Monday, October 16, 2017

Sukiyaki at the Counter

It’s my fault that I had to rush across the harbor to make my 6:30pm reservation at Sukiyaki Mori, but I was glad I made it right on time (okay, I was more like 15 minutes late) at the doorstep of this new restaurant at the junction of Elgin and Hollywood. I couldn’t recall any other restaurant specializes in sukiyaki in town, and being meat lovers as ourselves, we were eager to check it out.

The interior was cozy and tastefully done, with tables near the front and on the side, and closer to the back was the L-shaped counter with the open kitchen. The dim lighting also made the place extremely comfortable. We were happy to be seated at the counter so we had the chance to see up close as the chef prepared our meal in front of us. It took us 10 seconds to decide on picking the sukiyaki set with wagyu – no-brainer really since it’s their specialty.

We began with the appetizer platter, whilst Chef Nakaya Mori began to prepare the ingredients for our sukiyaki main course. A few seasonal vegetables were arranged in a lovely presentation, including matsutake and maitake mushrooms, pumpkins, eggplant, gingko and baby potatoes. What a perfect taste of early autumn to start our feast with. It’s followed by the warm chawanmushi (steamed egg custard served in a tea cup). The egg custard was silky, delicate and soft, with amazing umami flavor from the dashi, picked crab meat and mozuku seaweed on top.

Meanwhile Chef Mori-san carefully took out various parts of the thinly-sliced beef from the hinoki boxes and arranged on a big round plate in an almost ceremonious manner. Then with the other vegetables and side dishes placed on another wooden box and the nambu tekki skillet placed on the stove in front of us, Chef Mori began prepared our sukiyaki feast. To me observing the preparation by Mori-san was already half the pleasure as it’s like a performance seeing him first oiling the skillet carefully with the cow fat, then putting the ingredients into the skillet in particular order and position, flipping and turning until they were ready, and placed them into the small wooden bowl and presented to us.

Our first bowl was simply leeks and ribeye beef. The restaurant sources various type of wagyu beef from different part of Japan, and Chef Mori-san told us tonight it’s the Omi Beef that was served. Well only a few months ago we were at Shiga Prefecture, where Omi Beef came from, so we were pretty familiar with the area and their excellent meat (known as one of the Top 3 wagyu breeds in Japan) The beef was prepared with a drizzle of the special sauce and a light sprinkle of sugar, so all we needed to do was to dip the beef briefly into the egg wash. The meat was soft with well-balanced and marbled fat and the slices were cooked just perfectly.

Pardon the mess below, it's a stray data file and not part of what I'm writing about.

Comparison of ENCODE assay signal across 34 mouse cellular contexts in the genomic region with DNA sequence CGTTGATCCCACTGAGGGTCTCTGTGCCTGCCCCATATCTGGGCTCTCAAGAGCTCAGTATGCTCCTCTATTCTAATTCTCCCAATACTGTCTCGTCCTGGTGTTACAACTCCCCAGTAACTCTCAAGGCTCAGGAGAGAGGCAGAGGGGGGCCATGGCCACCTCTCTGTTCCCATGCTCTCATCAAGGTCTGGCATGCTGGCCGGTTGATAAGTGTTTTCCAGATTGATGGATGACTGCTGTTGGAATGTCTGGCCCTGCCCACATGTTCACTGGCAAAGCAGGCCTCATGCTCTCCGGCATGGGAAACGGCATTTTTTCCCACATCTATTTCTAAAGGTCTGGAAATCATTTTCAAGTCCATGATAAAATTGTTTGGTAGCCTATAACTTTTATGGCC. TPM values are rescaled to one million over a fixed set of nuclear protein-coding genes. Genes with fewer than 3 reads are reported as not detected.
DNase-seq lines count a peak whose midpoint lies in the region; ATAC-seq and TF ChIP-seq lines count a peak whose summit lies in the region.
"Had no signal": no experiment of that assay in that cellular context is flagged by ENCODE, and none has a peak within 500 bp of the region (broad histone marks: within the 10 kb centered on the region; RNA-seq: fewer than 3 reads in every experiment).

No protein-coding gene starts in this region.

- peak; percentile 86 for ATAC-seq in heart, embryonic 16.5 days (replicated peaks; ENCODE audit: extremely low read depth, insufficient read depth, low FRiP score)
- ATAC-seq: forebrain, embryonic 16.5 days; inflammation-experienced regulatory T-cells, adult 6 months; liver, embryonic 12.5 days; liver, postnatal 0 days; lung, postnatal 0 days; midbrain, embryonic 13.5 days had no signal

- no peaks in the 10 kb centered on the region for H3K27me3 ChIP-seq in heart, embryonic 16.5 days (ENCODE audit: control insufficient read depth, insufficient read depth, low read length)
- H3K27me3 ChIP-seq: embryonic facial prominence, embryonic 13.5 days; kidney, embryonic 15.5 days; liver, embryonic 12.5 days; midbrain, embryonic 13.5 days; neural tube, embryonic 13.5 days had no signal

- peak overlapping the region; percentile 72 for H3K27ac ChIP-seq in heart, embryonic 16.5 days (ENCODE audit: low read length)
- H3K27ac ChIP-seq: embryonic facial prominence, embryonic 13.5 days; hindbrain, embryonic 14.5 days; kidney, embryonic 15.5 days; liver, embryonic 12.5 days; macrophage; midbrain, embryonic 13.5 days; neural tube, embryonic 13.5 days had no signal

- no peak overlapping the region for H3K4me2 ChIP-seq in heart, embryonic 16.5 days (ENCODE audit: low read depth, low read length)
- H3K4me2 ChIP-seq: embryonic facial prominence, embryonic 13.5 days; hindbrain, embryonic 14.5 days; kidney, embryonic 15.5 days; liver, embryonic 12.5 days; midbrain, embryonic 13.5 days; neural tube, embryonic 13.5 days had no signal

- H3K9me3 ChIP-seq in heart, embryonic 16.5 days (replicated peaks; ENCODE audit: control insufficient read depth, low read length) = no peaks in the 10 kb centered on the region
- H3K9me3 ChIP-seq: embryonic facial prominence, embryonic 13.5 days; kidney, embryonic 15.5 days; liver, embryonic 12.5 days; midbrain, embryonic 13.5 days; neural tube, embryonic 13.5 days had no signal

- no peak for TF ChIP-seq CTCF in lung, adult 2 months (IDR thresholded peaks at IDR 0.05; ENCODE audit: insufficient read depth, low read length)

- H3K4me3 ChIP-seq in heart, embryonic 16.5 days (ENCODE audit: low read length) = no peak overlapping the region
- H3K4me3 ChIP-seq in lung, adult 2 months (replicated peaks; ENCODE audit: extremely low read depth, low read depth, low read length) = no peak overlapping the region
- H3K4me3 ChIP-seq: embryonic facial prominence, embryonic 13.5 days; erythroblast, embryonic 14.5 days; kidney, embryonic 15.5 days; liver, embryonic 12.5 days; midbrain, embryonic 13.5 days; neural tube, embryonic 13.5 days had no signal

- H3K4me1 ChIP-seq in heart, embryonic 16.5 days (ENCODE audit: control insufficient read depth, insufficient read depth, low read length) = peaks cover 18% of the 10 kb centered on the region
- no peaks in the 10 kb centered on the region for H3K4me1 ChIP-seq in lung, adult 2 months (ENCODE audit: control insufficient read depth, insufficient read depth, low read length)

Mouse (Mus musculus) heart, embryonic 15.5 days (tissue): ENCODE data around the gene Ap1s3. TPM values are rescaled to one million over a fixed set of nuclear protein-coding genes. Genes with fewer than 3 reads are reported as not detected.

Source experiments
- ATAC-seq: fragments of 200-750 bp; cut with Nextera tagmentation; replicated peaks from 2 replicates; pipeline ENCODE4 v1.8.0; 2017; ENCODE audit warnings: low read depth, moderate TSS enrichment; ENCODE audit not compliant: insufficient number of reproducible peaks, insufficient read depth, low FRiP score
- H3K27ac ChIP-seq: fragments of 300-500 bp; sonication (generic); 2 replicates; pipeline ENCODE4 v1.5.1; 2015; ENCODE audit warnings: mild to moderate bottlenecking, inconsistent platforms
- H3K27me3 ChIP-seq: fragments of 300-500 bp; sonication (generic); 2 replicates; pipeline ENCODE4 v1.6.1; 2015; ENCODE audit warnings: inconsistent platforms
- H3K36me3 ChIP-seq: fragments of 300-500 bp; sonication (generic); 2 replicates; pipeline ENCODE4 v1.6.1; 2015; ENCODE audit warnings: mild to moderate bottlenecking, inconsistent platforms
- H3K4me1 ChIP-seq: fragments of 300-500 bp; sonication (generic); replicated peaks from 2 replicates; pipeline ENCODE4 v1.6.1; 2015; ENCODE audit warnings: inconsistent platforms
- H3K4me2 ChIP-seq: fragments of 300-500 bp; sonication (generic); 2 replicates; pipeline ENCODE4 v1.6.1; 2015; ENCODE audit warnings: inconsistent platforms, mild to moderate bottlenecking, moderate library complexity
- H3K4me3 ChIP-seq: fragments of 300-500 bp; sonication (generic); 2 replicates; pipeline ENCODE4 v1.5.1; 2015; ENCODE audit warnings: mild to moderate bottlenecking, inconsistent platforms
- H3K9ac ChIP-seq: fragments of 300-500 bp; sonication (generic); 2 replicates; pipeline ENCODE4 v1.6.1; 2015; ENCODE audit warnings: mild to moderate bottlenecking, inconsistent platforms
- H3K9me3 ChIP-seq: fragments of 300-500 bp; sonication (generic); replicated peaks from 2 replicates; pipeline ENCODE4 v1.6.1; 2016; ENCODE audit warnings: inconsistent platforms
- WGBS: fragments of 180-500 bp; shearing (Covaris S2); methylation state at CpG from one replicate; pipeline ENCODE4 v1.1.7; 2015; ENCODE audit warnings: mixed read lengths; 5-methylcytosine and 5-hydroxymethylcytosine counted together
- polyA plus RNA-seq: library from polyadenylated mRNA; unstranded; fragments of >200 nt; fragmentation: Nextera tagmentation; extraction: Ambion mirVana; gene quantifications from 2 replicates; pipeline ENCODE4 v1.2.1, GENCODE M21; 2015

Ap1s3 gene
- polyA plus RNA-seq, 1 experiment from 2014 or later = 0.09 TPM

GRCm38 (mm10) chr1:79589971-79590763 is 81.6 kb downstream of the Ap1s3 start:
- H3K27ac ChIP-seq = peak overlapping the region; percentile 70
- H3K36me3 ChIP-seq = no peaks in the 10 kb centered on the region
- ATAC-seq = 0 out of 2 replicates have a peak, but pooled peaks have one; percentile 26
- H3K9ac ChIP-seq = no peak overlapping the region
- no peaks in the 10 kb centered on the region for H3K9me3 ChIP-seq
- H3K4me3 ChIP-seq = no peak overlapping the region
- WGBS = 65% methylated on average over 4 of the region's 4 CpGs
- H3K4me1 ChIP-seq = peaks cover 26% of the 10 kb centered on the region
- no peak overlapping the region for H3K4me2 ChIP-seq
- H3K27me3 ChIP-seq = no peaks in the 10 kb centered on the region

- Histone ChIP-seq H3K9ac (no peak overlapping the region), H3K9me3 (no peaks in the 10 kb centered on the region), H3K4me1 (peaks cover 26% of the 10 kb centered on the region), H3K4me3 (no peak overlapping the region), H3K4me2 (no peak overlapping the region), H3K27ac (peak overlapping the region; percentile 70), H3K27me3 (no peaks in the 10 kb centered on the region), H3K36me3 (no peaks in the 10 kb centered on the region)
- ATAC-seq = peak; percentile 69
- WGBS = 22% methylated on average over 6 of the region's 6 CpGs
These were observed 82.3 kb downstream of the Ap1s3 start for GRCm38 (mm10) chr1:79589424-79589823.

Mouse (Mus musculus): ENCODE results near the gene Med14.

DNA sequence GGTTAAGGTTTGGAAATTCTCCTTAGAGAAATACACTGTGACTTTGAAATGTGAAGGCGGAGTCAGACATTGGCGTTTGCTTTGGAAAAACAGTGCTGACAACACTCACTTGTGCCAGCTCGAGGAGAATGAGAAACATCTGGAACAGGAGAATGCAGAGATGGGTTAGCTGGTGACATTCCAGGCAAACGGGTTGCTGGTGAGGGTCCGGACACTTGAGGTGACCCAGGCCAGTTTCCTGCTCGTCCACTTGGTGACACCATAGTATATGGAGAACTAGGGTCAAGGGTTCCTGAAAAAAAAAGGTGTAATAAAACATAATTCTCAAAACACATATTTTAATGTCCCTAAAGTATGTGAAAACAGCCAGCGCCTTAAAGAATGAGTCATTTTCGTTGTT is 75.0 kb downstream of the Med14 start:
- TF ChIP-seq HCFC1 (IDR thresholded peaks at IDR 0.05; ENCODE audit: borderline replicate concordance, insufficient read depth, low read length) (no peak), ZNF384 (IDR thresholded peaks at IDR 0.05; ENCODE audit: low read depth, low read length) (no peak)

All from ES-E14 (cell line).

Then it’s a mix of vegetables – with Chinese cabbage, firm tofu, fu (wheat gluten) and shiitake mushrooms – cooked on the same skillet. After that another round of beef was served, this time the sirloin cut with konnyaku (konjac jelly) and shungiku vegetable (garland chrysanthemum leaves). The sirloin was probably leaner (only slightly) but with a richer meaty flavor. Then it’s a shoulder cut with a firmer texture, served in two rounds – one with leeks, and one with mitsuba (Japanese honewort). In between there were also Shirataki (yam noodles) and onions, all well-cooked and served in the right pace.

We finished with the bowl of rice topped with scrambled eggs and bits of beef which took in all the flavor from the skillet, plus pickles and soup, as per the tradition. We were pretty full by then (after so many courses of beef) but it was so tasty I kind of regretted not asking for an encore. Dessert was another beauty – with the creamy panna cotta topped with the seasonal pears and a matcha warabimochi.

I thought this is one of the most enjoyable dining experience I had in recent times, despite me having to rush so I could make the dinner. Everything was outstanding – the ambiance, the ingredients, the theatrics of watching Mori-san cooked with such flair, the well-attended service by the staff, and the decent sake (the simple, extra-dry junmai ginjo works just fine for the meat dishes) And for them to deliver these in such good value is unreal. We are so glad there’s finally a place in town that does it right. This is probably the one blog post I was so reluctant to post, because I simply wanted to keep this place to myself.

When? September 30 2017
Where? Sukiyaki Mori, 66 Hollywood Road, Central, Hong Kong
Menu Highlights? Sukiyaki with Omi Beef
Drinks? Hatsumago Inaho Kimoto Junmai Ginjo - Tohoku Meijou, Yamagata Prefecture
初孫 いなほ生酛純米吟釀 - 山形県東北銘醸

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